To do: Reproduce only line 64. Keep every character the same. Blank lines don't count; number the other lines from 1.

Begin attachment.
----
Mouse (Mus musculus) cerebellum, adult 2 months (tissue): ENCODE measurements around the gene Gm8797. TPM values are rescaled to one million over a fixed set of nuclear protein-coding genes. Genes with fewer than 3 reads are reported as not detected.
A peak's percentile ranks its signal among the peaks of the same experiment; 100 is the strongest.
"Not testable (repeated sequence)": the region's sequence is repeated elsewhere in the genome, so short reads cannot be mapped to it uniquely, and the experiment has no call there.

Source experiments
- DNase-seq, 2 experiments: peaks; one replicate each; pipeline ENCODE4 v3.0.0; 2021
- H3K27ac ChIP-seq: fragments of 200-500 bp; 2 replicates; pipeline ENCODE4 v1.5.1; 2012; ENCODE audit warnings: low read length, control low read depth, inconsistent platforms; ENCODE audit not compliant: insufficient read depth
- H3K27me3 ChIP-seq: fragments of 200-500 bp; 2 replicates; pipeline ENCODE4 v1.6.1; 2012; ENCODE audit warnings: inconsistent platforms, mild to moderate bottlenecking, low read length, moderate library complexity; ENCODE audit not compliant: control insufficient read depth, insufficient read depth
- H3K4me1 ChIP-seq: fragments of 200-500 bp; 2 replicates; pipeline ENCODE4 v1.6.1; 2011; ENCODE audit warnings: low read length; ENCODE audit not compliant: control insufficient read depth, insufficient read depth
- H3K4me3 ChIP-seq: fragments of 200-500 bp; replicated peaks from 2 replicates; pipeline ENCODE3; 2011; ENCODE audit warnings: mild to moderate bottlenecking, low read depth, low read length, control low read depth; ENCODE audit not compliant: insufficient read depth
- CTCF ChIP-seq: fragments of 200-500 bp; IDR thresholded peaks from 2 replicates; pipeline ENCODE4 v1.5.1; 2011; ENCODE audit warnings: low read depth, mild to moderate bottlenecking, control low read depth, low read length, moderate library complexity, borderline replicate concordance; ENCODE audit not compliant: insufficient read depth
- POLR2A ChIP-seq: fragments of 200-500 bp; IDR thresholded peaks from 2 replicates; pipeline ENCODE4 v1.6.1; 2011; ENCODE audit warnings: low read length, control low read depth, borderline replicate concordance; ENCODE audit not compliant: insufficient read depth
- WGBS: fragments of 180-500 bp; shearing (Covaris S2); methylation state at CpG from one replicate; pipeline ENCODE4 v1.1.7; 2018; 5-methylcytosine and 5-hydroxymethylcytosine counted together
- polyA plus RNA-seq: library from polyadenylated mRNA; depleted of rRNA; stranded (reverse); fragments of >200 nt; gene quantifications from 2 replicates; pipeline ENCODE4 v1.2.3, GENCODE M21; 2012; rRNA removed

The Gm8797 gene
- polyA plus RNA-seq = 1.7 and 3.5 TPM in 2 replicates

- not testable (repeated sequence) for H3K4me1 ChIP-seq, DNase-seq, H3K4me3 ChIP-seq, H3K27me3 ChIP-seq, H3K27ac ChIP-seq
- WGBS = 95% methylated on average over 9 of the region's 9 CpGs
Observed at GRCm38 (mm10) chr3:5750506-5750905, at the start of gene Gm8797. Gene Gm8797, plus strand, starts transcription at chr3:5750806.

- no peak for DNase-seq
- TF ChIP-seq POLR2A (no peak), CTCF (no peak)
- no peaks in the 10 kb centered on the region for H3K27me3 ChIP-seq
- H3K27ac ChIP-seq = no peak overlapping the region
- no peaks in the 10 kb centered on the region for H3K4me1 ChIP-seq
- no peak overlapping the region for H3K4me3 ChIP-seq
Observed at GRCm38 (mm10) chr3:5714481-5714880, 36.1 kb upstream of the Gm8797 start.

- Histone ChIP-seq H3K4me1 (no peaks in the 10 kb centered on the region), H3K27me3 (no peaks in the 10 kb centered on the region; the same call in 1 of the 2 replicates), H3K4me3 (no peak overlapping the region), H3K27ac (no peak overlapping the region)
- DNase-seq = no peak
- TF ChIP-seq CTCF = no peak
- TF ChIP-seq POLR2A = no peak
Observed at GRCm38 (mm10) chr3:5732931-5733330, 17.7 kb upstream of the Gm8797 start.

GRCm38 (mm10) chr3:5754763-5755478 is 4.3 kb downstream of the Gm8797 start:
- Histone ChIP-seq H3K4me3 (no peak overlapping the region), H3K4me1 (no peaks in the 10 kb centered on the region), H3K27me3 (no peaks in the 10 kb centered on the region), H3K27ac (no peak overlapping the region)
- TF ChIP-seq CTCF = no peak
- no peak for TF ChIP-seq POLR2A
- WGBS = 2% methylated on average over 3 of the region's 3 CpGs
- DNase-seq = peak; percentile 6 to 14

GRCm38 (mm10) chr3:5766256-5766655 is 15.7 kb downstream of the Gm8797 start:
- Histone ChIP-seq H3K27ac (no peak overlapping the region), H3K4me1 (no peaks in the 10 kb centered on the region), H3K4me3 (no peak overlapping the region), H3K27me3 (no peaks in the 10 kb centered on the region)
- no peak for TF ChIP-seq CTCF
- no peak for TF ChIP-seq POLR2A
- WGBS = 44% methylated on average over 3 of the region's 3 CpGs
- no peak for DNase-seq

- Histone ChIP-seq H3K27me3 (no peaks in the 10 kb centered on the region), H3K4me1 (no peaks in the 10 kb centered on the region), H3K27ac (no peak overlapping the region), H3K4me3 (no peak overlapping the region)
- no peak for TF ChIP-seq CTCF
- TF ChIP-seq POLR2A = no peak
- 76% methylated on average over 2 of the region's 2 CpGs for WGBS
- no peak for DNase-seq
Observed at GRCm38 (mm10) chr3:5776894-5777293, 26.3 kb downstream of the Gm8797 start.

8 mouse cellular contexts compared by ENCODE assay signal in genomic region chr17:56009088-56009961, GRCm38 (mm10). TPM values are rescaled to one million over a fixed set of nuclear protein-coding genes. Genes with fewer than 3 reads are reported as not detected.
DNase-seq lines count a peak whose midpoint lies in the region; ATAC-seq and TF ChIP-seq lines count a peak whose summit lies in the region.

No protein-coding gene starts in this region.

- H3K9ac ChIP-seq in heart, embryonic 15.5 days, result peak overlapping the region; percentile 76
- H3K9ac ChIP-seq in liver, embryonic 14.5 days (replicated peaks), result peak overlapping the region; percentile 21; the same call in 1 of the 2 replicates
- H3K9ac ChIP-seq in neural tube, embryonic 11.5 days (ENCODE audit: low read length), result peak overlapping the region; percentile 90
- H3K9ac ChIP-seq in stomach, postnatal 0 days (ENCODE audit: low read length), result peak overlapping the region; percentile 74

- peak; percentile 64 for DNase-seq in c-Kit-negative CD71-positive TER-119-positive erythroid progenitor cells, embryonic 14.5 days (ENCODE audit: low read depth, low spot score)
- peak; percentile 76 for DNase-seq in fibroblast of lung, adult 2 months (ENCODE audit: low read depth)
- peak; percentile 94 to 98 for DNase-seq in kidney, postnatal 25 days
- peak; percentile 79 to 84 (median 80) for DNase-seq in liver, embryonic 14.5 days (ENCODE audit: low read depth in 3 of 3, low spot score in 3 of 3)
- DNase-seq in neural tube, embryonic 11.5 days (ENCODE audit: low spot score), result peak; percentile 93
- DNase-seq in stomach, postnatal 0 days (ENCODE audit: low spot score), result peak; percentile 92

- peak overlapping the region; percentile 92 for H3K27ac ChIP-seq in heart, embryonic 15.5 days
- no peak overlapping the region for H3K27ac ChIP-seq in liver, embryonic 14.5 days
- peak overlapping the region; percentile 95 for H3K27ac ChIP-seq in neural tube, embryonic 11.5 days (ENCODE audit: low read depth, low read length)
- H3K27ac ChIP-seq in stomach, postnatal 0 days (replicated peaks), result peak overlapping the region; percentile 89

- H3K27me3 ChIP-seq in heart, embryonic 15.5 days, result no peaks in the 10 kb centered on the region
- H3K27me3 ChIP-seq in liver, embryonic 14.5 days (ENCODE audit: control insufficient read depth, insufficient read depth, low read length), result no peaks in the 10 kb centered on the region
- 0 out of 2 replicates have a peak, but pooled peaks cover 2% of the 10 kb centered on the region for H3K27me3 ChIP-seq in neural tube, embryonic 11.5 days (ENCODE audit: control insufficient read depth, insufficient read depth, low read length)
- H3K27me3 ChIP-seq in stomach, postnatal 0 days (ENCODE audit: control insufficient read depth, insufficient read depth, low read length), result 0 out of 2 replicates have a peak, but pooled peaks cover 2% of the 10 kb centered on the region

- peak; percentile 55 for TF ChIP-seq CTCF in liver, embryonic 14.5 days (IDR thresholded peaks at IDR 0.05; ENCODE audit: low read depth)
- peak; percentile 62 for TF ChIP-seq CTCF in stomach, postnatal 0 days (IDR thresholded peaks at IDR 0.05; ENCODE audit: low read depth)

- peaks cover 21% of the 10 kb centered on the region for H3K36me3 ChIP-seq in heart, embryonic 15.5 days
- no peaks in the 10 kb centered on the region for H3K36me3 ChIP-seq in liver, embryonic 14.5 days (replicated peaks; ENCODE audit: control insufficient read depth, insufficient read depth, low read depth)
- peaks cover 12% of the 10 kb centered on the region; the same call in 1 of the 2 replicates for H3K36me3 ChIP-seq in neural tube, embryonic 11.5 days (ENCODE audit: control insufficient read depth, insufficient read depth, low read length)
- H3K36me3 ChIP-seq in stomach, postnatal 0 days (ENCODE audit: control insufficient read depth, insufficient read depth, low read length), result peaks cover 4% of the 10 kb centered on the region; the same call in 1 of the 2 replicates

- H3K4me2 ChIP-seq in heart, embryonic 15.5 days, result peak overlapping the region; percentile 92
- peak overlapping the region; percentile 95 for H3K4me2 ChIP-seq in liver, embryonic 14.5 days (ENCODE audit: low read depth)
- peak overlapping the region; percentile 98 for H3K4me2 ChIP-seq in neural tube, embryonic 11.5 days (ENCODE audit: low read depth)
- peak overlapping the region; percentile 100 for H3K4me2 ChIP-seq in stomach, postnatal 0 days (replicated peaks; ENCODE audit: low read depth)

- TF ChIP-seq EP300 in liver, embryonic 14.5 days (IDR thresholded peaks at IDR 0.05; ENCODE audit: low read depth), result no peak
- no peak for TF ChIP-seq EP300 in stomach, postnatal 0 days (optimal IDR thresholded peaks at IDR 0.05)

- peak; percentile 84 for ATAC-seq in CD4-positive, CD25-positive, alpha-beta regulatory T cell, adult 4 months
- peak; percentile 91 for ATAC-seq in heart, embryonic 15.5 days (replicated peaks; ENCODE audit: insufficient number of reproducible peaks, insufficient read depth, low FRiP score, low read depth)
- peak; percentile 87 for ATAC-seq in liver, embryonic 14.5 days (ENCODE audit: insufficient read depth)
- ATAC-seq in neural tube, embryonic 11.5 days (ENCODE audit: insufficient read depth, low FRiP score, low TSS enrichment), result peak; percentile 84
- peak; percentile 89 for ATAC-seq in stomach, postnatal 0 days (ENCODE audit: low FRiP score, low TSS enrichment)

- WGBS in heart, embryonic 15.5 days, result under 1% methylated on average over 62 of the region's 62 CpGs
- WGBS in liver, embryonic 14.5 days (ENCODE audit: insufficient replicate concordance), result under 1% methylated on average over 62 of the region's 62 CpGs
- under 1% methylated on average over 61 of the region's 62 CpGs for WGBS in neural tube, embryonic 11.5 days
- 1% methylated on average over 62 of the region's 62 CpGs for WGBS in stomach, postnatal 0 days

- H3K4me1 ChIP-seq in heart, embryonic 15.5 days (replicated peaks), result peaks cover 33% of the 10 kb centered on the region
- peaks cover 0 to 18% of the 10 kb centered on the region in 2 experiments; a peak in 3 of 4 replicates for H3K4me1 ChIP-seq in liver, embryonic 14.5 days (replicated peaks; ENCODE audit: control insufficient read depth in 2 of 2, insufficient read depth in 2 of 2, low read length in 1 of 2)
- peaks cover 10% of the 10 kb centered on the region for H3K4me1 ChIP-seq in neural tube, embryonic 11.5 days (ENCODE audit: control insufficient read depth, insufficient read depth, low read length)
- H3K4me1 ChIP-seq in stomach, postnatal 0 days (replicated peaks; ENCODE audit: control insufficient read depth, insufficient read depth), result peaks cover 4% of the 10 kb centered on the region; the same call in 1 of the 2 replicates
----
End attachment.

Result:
- peak overlapping the region; percentile 95 for H3K27ac ChIP-seq in neural tube, embryonic 11.5 days (ENCODE audit: low read depth, low read length)